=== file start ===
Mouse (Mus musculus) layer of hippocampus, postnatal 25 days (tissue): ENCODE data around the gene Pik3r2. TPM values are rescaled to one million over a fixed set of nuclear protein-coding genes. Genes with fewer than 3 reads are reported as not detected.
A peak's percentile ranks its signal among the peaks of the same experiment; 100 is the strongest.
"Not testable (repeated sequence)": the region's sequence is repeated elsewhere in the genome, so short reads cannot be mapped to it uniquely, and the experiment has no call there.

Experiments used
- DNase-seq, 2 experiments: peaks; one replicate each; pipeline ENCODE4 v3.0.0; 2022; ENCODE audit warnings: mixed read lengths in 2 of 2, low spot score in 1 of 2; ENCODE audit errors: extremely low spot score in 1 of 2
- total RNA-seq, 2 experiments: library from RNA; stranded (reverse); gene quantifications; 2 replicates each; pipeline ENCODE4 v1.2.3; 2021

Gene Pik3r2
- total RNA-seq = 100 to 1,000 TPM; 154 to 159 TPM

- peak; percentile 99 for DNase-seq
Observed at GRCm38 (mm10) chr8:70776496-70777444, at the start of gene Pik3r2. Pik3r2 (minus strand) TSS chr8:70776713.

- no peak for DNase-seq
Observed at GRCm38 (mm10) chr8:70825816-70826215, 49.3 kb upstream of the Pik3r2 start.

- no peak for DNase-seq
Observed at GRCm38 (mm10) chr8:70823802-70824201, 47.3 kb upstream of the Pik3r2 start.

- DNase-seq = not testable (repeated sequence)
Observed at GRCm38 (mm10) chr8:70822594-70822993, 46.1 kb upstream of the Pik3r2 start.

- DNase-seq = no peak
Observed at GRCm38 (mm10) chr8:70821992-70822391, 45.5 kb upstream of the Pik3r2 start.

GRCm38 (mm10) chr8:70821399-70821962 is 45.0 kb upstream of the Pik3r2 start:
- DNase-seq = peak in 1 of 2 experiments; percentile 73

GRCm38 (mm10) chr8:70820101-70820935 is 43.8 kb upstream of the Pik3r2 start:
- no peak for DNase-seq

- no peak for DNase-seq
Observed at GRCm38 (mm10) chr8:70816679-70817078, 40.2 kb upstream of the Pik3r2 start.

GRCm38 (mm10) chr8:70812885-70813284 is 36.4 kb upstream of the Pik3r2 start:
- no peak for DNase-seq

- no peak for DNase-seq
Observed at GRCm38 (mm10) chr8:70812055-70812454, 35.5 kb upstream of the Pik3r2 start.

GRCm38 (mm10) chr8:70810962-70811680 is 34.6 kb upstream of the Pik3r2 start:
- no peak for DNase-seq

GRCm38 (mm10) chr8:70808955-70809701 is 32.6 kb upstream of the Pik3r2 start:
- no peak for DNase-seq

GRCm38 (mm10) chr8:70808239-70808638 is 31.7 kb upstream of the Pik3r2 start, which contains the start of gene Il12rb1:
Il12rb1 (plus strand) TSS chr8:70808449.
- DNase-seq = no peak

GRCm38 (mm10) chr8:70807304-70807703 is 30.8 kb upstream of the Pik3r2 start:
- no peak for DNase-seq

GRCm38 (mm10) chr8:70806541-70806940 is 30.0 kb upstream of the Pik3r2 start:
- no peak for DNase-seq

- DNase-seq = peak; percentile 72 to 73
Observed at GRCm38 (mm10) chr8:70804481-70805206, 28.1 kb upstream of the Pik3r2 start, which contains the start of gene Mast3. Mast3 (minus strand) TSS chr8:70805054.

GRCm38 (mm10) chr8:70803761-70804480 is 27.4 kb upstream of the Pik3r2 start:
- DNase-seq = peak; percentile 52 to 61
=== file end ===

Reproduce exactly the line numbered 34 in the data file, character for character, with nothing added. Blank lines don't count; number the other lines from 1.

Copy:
Il12rb1 (plus strand) TSS chr8:70808449.